Identification of Phosphatidylcholine-Phospholipase D and Activation Mechanisms in Rabbit Kidney Proximal Tubule Cells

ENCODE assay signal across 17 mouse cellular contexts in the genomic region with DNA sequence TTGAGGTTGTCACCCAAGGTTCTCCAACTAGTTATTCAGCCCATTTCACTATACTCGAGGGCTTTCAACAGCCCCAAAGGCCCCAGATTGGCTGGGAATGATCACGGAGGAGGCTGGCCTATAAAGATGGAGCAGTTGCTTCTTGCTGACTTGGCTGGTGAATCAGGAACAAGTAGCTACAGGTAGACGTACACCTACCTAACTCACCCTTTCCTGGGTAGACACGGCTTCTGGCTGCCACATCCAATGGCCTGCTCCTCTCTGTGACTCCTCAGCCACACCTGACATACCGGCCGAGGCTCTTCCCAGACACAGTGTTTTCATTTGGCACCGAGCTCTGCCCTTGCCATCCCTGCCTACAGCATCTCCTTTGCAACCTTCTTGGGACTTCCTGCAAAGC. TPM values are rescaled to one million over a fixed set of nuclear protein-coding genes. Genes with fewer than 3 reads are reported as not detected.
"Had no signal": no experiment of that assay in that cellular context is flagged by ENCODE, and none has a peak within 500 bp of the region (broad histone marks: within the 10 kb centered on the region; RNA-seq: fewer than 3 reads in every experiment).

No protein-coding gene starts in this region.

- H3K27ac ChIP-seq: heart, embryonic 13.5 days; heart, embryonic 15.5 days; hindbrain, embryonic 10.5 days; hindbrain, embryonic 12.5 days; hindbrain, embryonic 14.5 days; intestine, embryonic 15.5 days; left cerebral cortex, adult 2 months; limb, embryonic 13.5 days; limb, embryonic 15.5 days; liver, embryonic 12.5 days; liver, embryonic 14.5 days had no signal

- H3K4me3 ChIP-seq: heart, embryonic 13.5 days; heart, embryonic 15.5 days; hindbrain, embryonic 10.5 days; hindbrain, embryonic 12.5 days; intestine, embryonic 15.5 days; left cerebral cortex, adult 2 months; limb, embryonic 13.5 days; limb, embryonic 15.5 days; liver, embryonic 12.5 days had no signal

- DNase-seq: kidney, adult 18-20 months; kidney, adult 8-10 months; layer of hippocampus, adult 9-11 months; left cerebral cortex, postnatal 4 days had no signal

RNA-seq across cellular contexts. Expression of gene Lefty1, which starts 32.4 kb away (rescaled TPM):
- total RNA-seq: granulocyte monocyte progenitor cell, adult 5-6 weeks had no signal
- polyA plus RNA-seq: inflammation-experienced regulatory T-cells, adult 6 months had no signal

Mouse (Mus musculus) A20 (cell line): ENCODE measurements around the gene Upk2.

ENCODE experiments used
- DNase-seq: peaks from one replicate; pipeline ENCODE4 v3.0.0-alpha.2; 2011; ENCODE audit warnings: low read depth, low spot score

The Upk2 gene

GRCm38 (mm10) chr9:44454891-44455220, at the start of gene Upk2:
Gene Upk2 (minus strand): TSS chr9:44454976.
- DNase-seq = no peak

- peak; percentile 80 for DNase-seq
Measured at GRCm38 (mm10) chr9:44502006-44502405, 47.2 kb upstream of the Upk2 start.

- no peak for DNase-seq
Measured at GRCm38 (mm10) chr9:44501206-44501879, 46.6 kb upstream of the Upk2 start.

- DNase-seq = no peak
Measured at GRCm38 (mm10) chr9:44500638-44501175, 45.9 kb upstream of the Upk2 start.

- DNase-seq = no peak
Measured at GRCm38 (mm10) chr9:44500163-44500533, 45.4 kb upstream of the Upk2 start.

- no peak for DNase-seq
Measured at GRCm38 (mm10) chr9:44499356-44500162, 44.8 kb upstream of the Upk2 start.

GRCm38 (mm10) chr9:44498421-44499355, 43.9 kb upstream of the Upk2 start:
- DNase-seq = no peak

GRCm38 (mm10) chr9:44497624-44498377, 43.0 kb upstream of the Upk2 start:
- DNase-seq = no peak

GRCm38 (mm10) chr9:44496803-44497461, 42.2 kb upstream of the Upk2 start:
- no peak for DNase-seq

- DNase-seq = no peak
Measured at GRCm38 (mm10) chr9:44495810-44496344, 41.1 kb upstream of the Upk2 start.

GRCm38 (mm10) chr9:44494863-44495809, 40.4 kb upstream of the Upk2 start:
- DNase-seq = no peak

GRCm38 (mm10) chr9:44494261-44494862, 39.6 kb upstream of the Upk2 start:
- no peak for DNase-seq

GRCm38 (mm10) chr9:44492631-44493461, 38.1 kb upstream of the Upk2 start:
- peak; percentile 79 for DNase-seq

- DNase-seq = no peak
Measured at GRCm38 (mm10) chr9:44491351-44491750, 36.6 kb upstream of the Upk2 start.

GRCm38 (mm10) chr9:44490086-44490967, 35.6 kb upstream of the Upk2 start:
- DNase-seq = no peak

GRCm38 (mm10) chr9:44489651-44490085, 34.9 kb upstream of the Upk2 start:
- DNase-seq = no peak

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The present study showed that receptor-mediated activation of rabbit kidney proximal tubule cells by angiotensin II, the $Ca^{2+}$ ionophore A23187, or the protein kinase C activator phorbol myristate acetate (PMA) all stimulated phospholipase D (PLD). This was demonstrated by the increased formation of phosphatidic acid, and in the presence of 0.5% ethanol, phosphatidylethanol (PEt) accumulation. Angiotensin II leads to a rapid increase in phosphatidic acid and diacylglycerol, and phosphatidic acid formation preceeded the formation of diacylglycerol. This result suggests that some phosphatidic acid seems to be formed directly from phosphatidylcholine hydrolyzed by Pill. On the other hand, EGTA substantially attenuated angiotensin II and A23187-induced PEt formation, and when the cells were pretreated with verapamil angiotensin II-induced Pill activation was completely abolished. These results provide the evidence that calcium ion influx is essential for the agonist-induced Pill activation. In addition, staurosporine, an inhibitor of protein kinase C, strongly inhibited PMA-induced PEt formation, but was ineffective on angiotensin II-induced PEt accumulation. $GTP{\gamma}S$ also stimulates PEt formation in digitonin-permeabilized cells, but pretreatment of the cells with pertussis toxin failed to suppress angiotensin II-induced PEt formation. From these results, we conclude that in the rabbit kidney proximal tubule cells the mechanisms of angiotensin II- and PMA-induced Pill activation are different from each other and mediated via a pertussis toxin-insensitive trimeric G protein.